The American intelligentsia lost its nerve, and as a consequence thereof danger has come much closer to the United States. But there is no awareness of this. Your shortsighted politicians who signed the hasty Vietnam capitulation seemingly gave America a carefree breathing space; however, a hundredfold Vietnam now looms over you. That small Vietnam had been a warning and an occasion to mobilize the nation’s courage. But if a full-fledged America suffered a real defeat from a small Communist half-country, how can the West hope to stand firm in the future?
I think we know how this prediction worked out. Even with much of the intelligentsia losing its nerve, we didn’t have “a hundredfold Vietnam.” And, of the USSR and the USA, we know which one crumbled.
To defend oneself, one must also be ready to die; there is little such readiness in a society raised in the cult of material well-being.
I agree with the first clause, although it’s important to remember, a la George Patton, that it’s even better not to die, though ready. Again, though, as I mentioned in a previous post on this speech, we have over one million people in the U.S. armed forces who have stepped to defend the United States. (I’m not saying that that’s what they’re doing–I’m saying they are committed to defending the United States in the unlikely event that our existence is threatened.)
The next war (which does not have to be an atomic one, and I do not believe it will) may well bury Western civilization forever.
There have been many such wars since 1978, a good number of them, unfortunately, being instigated by the U.S. government. We’re not buried yet.
At that, in early democracies, as in American democracy at the time of its birth, all individual human rights were granted because man is God’s creature. That is, freedom was given to the individual conditionally, on the assumption of his constant religious responsibility. Such was the heritage of the preceding thousand years. Two hundred years ago–even fifty years ago–it would have seemed quite impossible, in America, that an individual could be granted boundless freedom simply for the satisfaction of his instincts or whims. Subsequently, however, all such limitations were discarded everywhere in the West; a total liberation occurred from the moral heritage of Christian centuries, with their great reserves of mercy and sacrifice. Meanwhile, state systems were becoming increasingly materialistic.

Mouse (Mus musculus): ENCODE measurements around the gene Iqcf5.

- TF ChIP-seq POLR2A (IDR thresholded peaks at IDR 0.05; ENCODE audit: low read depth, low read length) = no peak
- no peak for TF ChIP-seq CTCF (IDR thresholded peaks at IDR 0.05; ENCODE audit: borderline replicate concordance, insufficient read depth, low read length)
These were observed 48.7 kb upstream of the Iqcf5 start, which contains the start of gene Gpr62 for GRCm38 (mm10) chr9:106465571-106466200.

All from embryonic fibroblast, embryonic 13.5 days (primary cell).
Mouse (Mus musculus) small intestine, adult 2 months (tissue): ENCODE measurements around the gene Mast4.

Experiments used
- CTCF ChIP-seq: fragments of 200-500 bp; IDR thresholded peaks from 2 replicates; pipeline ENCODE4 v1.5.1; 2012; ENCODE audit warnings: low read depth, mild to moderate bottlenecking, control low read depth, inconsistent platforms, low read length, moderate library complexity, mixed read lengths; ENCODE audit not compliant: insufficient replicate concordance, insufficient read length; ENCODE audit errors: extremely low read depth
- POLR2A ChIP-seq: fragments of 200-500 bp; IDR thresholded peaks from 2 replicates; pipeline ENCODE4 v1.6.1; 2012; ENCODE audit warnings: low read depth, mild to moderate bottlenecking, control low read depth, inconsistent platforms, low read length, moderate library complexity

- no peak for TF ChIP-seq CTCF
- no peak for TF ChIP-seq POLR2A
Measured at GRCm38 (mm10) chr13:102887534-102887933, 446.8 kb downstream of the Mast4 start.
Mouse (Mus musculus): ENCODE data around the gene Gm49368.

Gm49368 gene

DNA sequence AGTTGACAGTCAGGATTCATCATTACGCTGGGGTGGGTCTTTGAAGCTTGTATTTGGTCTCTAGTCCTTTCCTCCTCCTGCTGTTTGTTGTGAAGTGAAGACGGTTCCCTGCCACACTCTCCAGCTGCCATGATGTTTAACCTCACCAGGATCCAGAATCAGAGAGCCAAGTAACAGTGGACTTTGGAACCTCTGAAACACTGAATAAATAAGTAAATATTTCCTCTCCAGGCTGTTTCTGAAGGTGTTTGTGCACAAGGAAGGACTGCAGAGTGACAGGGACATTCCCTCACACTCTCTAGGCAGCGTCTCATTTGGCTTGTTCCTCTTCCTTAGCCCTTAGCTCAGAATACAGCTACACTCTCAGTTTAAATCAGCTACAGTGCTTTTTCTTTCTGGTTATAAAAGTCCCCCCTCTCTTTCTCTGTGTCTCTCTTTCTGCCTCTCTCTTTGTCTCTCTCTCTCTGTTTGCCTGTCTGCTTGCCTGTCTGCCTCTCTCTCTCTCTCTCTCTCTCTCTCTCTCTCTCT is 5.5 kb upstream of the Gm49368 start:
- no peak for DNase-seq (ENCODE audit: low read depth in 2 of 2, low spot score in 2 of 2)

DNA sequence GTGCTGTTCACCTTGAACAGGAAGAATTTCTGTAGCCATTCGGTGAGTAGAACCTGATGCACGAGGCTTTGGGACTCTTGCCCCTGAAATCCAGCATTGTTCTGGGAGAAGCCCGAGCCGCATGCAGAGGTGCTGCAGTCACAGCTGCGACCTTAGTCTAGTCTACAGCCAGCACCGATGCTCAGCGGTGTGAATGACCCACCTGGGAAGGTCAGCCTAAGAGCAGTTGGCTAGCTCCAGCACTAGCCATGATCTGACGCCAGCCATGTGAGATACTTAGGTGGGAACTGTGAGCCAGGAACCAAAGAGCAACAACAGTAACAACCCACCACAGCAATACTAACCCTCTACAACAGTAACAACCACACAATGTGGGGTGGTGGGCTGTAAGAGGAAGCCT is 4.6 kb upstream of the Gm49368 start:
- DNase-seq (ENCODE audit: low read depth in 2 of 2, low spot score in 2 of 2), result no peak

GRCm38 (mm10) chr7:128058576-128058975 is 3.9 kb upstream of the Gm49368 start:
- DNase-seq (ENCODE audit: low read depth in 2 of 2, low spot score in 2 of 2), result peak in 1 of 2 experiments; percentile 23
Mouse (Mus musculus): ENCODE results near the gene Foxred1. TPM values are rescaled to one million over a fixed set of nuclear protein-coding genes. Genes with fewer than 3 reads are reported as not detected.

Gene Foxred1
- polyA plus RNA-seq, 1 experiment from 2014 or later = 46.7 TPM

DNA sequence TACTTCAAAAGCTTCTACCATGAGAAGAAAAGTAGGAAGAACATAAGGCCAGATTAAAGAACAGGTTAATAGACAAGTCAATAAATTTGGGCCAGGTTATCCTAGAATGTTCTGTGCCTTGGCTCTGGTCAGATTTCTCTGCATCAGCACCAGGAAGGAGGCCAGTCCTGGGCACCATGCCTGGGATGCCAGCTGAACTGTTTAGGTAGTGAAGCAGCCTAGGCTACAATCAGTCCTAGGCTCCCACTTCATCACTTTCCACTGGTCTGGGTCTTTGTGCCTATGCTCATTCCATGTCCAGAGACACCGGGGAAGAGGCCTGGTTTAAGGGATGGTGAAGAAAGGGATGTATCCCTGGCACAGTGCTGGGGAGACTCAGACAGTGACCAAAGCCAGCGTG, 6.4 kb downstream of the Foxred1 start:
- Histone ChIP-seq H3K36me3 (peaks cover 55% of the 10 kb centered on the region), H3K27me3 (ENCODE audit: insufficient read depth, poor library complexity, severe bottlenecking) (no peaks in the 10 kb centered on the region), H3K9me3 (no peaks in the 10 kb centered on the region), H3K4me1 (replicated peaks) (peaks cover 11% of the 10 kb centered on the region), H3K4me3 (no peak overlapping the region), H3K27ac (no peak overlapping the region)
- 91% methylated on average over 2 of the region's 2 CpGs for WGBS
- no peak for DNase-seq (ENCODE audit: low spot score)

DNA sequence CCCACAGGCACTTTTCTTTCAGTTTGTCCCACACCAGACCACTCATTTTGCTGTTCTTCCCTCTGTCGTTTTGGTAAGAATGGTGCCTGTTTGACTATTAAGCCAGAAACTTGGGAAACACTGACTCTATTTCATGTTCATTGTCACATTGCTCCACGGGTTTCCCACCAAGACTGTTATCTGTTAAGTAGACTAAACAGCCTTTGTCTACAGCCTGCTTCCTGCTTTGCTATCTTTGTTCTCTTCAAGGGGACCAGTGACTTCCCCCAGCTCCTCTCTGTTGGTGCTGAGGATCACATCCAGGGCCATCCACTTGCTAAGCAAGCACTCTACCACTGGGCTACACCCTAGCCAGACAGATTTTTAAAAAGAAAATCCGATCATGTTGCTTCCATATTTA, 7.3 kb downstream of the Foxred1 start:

I’m not sure he has U.S. history right. I don’t read either the Declaration of Independence, the Articles of Confederation, or the U.S. Constitution as making rights conditional on “constant religious responsibility.” I do think also that he exaggerates the extent to which Westerners, especially Americans, have moved away from Christianity and he definitely minimizes the extent to which we, whether religious or not, are merciful and willingness to sacrifice.
The Communist regime in the East .could stand and grow, thanks to the enthusiastic support of an enormous number of Western intellectuals who felt a kinship withCommunism and refused to see its crimes. When they could no longer ignore them, they tried to justify them. In our Eastern countries, Communism has suffered a complete ideological defeat; it is zero and less than zero. But Western intellectuals still look at it with interest and with empathy, and this is precisely what makes it so immensely difficult for the West to withstand the East.
This is absolutely on target. Notice, though, that the West did withstand the East.